Johnathan Thurston’s former school St Mary’s Toowoomba hopes to buck a new trend when they begin their Confraternity Carnival title defence in Bundaberg next week.
The famous schoolboy rugby league carnival returns to its birthplace for its 40th year with a run of different champions since St Brendan’s Yeppoon defended its title in 2015.
The title defence has proven difficult in a competition that has become more competitive each year, bringing together 48 schools – almost all Catholic schools – from across Queensland.
The rawness of the inaugural 1980 event, featuring six teams and future Queensland great Bob Lindner, has grown into a high-quality carnival that produced nine members of the Queensland team that claimed State of Origin victory in Game I earlier this month.
This year, more than 1000 schoolboys will play in the competition run by Queensland Independent Secondary Schools’ Rugby League from July 1-5, featuring six matches for each team across four playing days. Shalom College is the host school.
Thurston was St Mary’s best-known graduate, but the Carnival has also thrown up the likes of Cameron Munster, Daly Cherry-Evans, Michael Morgan, Corey Oates and Ben Hunt in recent years.
Xavier Coates, who starred in Marymount College’s backline last year, made his Test debut for Papua New Guinea last weekend.
St Mary’s last year delivered the first Confro title to southeast Queensland in 13 years with a 42-6 win over Anthony Milford and Joe Ofahengaue’s alma mater St Peter Claver College Riverview in Charters Towers.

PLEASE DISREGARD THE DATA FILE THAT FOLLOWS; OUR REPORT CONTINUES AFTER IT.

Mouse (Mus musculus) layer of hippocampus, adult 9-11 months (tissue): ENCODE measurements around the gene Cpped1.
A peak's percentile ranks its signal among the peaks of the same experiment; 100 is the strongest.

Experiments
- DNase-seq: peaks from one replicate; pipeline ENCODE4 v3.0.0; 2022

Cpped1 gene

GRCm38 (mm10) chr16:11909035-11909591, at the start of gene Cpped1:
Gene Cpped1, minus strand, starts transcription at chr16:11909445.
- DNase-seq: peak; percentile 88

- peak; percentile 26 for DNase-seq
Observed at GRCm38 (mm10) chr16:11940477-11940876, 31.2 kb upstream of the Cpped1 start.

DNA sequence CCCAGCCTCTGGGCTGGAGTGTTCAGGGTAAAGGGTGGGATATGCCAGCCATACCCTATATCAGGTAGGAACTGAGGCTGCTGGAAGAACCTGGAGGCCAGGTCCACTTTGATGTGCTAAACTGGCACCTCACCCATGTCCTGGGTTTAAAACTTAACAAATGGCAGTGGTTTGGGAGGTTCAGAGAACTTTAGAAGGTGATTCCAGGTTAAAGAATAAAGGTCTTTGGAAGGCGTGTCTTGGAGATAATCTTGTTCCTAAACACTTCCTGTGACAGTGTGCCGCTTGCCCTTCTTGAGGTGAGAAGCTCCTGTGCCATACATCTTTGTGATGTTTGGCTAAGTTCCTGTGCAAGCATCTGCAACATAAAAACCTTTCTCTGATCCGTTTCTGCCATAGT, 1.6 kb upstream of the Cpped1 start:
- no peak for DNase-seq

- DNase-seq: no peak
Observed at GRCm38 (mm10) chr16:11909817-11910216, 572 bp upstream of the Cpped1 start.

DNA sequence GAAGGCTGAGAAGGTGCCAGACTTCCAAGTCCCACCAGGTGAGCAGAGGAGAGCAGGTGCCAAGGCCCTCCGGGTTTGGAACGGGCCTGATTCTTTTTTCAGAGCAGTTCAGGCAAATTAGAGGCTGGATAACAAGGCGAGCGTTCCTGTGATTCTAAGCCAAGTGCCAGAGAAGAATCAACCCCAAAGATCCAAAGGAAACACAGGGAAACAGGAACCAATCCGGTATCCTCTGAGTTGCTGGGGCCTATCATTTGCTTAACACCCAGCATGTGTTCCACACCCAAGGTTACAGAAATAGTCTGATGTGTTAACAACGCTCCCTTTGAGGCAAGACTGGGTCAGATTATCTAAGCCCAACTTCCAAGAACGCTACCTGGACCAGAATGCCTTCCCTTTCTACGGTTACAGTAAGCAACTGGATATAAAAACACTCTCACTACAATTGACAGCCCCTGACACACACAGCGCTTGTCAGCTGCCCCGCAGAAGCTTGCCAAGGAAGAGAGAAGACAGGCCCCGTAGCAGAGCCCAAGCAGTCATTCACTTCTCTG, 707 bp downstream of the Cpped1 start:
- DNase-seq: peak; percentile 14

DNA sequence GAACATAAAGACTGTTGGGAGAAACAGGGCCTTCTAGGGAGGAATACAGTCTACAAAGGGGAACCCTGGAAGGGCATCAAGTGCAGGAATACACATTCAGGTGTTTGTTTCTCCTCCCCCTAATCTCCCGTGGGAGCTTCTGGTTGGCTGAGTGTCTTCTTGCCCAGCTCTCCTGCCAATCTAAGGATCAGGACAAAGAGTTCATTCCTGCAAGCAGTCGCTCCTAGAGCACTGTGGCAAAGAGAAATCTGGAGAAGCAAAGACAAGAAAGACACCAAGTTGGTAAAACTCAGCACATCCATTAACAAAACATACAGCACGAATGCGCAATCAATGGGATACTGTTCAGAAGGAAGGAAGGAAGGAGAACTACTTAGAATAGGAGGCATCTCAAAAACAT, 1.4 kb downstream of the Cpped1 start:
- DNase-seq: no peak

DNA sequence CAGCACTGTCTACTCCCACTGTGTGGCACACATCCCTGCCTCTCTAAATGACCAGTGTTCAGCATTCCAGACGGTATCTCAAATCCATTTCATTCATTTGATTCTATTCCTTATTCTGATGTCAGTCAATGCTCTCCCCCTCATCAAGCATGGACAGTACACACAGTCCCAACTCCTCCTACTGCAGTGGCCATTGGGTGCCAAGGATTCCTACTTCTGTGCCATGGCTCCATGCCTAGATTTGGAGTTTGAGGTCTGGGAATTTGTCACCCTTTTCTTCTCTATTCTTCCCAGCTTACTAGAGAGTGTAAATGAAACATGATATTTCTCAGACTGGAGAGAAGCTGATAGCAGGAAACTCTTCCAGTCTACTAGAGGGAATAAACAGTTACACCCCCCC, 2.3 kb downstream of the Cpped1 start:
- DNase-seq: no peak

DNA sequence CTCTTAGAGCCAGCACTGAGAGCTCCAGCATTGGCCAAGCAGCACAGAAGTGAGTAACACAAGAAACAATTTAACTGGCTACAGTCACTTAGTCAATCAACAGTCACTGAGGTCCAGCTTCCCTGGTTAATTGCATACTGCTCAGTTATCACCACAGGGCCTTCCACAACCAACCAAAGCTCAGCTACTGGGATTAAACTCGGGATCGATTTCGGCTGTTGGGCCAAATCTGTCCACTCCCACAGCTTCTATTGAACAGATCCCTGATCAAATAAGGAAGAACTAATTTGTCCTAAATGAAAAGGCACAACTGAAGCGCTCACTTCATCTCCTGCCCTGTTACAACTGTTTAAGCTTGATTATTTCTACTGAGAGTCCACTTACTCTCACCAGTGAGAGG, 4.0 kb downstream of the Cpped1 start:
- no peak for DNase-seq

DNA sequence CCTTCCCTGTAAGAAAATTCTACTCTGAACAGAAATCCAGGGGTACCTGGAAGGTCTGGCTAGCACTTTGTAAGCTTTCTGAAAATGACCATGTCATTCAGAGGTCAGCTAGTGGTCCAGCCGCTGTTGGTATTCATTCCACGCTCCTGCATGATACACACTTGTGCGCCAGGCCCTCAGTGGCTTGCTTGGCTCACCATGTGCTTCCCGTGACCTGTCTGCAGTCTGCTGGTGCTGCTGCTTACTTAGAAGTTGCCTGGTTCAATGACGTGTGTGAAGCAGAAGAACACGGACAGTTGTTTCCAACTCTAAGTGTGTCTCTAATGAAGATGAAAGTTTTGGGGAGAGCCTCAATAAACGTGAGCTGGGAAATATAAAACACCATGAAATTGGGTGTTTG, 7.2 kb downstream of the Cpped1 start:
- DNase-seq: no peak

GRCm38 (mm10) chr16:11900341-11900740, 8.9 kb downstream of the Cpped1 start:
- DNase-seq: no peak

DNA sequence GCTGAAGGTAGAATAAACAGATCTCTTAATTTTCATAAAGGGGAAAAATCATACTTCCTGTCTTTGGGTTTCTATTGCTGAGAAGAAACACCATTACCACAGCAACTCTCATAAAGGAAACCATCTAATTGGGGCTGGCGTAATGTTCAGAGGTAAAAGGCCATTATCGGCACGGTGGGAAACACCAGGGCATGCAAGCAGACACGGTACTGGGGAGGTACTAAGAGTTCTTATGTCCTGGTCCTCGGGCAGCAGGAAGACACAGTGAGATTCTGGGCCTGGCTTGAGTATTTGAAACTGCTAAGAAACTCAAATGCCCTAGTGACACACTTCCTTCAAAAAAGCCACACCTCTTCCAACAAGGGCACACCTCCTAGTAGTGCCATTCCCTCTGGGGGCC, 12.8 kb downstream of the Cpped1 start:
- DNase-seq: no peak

St Mary’s has lost several of its 2018 graduates including star hooker Jake Simpkin, who recently signed with Wests Tigers.
The arrival of new players each year makes it difficult to predict the winner of the prized Confraternity Shield, but St Mary’s, Ignatius Park College Townsville and St Brendan’s Yeppoon will be among the leading contenders after impressive form in schoolboy competitions this season.
St Mary’s coach Rob Anderson warned against reading too much into his team’s early form as the younger squad that has taken the field in recent weeks will be complemented by senior players ready for a shot at consecutive titles.
“We learned a lot two years ago when some of our players had their first Confraternity Carnivals and learned what it was like to play six games in only a few days,” Anderson said.
“The Carnival really helps players develop and we saw the benefits of that when some of our players went into last year’s matches and played well.
“That win meant a lot to this school and now we’re looking forward to returning this year to see how we play.”
St Mary’s will clash with St Brendan’s in a pool match that will be among the highlights of the first day. St Brendan’s remains the most successful school in Confro history, lifting the Shield 13 times.
They did not reach the quarter-finals last year, but a recent win over Ignatius Park in the Aaron Payne Cup has St Brendan’s primed to play well this year.
Ignatius Park bounced back from its loss to St Brendan’s to defeat the powerful Kirwan State High School in the Aaron Payne Cup. Kirwan then defeated St Brendan’s, underlining the evenness of this year’s competition.
QISSRL president and Padua College Rector Peter Elmore said the Confraternity Carnival brought together teams united by a Christian background.
“The Carnival has grown in size since it was first contested in 1980 but it remains an event in which sportsmanship, respect and fellowship are most highly valued,” Mr Elmore said.
“We are proud of the many Catholic schools and players who have contested this event over the decades. While there is a great list of former Confro players who have gone on to the game’s highest levels, we’re just as proud of the manner in which the Carnival is played.”
The Carnival is contested in three divisions with matches to be played on July 1,2,4 and 5.
The make-up of the divisions can be found on the QISSRL website: www.qissrl.sportzvault.com
Each team plays two matches of 20-minute halves on the opening two days. Finals begin on the second afternoon.